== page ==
Sunday, June 16, 2013

U.S Embassy Visit - Julien Lamberto


After our interesting visit at the coffee processing plant our journey took us to familiar territory at the U.S. Embassy in Kampala, Uganda. Once we arrived at the U.S. Embassy I immediately noticed a difference in the security measures as well as the building architecture. There were multiple security checkpoints, which was something many areas of Uganda lacked and the architecture was very well assembled. After traversing the multiple security checkpoints our class was greeted by one of the Foreign Service Officers stationed at the U.S. Embassy. One of the first things I noticed after entering the building was the air conditioned rooms - something that had become foreign to me after weeks of the natural heating and cooling provided by African nature.
All of the funds that are used by the U.S. which go towards sustainability are brought to bear by agencies such as U.S.A.I.D. and the C.D.C. and so the U.S. has no direct say in how the funds are allocated. Because of the effectiveness of this model, several other donors that wish to contribute towards Uganda's continued growth and avoid the risk of misallocation of funds have turned to the U.S. and their model of aid that has worked quite effectively in distributing foreign aid while avoiding the misappropriation of these funds. The projects that the U.S. currently focuses on are many and widespread all of which share the same end goal of promoting sustainability within Uganda. For example, the U.S. through U.S.A.I.D. has invested significant funds to develop HIV/AIDS awareness and treatment centers, other areas of support focus on development of Uganda's rich agricultural resources that can be used more productively if sold in foreign markets. The health measures that the U.S. is implementing through agencies such as the C.D.C. and U.S.A.I.D. promote the development of a more equitable social and economic atmosphere within Uganda because people can focus on more than just surviving their illness, they can start businesses, they can farm, in sum, they can become self-sustaining. This also ties into the viability aspect of sustainability because if a population is plagued by illness, preserving the environment will likely be on the bottom of their priority list and so by addressing the issue of HIV/AIDS within Uganda you also strengthen economic and environmental viability. This also ties into bearability because if someone is sick with illness they cannot farm which is a huge part of Ugandan culture and lifestyle and is an inextricable part of their everyday lives, but if an individual is sick they will be unable to farm properly and so the social and environmental situation becomes unbearable. All of these are addressed by U.S. efforts within Uganda, but there is still much work that needs to be done as the Ambassador himself claimed.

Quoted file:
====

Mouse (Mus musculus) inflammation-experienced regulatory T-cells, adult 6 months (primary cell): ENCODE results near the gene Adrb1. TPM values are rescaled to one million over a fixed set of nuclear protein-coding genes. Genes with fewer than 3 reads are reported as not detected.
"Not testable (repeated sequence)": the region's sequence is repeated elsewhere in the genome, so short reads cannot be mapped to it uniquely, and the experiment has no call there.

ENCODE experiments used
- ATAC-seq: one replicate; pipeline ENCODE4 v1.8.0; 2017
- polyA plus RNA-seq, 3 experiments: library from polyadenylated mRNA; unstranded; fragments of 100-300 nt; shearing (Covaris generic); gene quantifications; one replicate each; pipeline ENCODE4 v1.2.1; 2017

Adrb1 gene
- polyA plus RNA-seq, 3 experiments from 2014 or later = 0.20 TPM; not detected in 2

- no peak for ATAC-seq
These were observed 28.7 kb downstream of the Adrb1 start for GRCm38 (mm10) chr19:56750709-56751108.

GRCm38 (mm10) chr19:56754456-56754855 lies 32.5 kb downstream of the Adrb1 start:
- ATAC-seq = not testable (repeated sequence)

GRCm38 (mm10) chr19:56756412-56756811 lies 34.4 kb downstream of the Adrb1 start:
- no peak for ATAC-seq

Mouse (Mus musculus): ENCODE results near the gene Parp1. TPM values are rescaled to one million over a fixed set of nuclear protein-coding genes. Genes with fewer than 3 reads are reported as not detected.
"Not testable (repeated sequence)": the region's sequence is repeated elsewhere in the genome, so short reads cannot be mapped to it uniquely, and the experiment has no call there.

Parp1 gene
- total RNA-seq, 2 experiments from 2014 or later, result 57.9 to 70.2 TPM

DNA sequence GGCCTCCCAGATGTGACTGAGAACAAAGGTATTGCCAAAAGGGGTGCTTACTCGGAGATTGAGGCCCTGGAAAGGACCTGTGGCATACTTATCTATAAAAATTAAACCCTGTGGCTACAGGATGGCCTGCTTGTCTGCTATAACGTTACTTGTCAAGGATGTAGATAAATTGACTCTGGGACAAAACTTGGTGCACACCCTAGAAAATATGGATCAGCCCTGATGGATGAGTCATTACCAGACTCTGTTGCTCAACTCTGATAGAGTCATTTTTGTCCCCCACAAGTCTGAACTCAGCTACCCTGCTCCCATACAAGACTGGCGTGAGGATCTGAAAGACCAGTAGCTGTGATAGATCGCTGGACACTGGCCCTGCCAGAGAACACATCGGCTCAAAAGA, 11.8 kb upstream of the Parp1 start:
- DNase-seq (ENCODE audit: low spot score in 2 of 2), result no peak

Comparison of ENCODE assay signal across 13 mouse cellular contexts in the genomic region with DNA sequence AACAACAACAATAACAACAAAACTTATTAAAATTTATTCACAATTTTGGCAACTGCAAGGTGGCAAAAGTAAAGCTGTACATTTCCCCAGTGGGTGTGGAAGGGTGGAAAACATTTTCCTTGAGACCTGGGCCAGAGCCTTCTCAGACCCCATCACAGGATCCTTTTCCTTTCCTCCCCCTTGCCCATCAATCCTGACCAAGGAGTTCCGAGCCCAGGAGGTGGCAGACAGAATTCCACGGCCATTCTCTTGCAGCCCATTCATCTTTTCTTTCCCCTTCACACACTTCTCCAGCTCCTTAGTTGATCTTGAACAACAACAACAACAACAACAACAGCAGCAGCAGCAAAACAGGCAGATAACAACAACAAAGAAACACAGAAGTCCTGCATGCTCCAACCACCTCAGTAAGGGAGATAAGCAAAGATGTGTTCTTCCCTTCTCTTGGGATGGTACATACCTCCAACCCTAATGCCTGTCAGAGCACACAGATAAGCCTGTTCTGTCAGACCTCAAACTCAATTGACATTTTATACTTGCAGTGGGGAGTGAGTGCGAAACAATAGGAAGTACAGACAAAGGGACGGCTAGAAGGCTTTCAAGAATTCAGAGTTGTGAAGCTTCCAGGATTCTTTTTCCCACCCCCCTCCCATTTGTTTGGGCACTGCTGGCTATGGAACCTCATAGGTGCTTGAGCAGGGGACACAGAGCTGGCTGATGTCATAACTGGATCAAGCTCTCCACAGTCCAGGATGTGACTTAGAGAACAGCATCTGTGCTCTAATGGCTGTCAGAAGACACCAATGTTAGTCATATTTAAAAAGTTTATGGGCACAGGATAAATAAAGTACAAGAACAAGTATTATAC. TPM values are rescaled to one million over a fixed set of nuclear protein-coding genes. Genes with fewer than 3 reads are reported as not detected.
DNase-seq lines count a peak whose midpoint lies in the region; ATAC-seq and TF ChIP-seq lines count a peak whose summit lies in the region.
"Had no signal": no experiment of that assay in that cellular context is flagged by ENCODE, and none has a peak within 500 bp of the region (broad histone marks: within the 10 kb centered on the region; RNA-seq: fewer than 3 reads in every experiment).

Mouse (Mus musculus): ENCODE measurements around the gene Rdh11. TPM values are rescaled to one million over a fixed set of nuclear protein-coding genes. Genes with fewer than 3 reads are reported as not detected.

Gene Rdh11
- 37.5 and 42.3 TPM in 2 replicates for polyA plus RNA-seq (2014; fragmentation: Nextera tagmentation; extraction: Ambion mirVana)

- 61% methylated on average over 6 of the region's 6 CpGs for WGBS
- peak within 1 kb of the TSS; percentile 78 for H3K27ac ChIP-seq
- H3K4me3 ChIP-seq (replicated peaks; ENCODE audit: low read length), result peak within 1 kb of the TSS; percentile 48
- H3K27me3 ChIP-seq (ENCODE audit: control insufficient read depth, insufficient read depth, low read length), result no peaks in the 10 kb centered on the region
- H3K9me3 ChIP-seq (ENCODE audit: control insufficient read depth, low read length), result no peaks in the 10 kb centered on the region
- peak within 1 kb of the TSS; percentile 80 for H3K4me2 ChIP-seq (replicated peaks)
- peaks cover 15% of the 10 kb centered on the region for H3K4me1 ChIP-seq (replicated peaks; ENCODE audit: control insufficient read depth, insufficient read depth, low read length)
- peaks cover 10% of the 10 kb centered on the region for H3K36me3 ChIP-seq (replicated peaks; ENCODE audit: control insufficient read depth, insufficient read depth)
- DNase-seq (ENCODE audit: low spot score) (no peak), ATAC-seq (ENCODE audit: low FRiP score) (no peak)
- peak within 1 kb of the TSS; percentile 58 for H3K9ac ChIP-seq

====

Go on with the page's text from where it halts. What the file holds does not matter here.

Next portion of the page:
7 comments:

  1. I apologize for the late delay. As you all know, finding an internet connection was difficult and this difficulty was worsened for those of us who lacked a computer while in country. But the question that I would like to pose for the students of the 2013 Uganda trip is: Based on our discussion with the U.S. Ambassador and his colleagues, have U.S. efforts within Uganda been effective up until this point? Is there anything that could be done to improve these efforts?

    The second question that I'd like to pose to the group concerns the role of the U.S. in curbing corruption within Uganda, which is perhaps the most prominent issue that Uganda currently faces. Do you think that the U.S. is actually trying to end corruption within Uganda, or if met with the option between economic gain and securing political freedoms for the Uganda people, is it reasonable to assume that the U.S. would choose profit over what is best for Uganda and her people?

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  2. Interesting questions, Julien. I was extremely impressed with the amount of work the US is doing to aid Uganda. I had no idea the extent to which America was invested in the health and safety of Ugandans. I think I first noticed this when we were at TASO and they thanked us for paying our taxes. I think US efforts have been rather effective and impressive, and we are doing a great job of helping Ugandans help themselves. We don't just give the money to the government and say "good luck!". It is very good that we help support NGOs that are causing the real change in Uganda (like TASO) because of the corruption in government, it is not very intelligent to just give the government money.

    Something I wish I knew more about was where WE get the money to give to Ugandans. I know our country is already extremely in debt, and I am just interested in seeing where we get the money we are giving to other countries.

    I think because we are helping these NGOs and not just giving money to the government we show that America does not support the corrupt government of the US and more so, we support the people. As I've seen in the past month: Ugandan people are incredible. They are so wonderful. And I am glad that America recognizes that.

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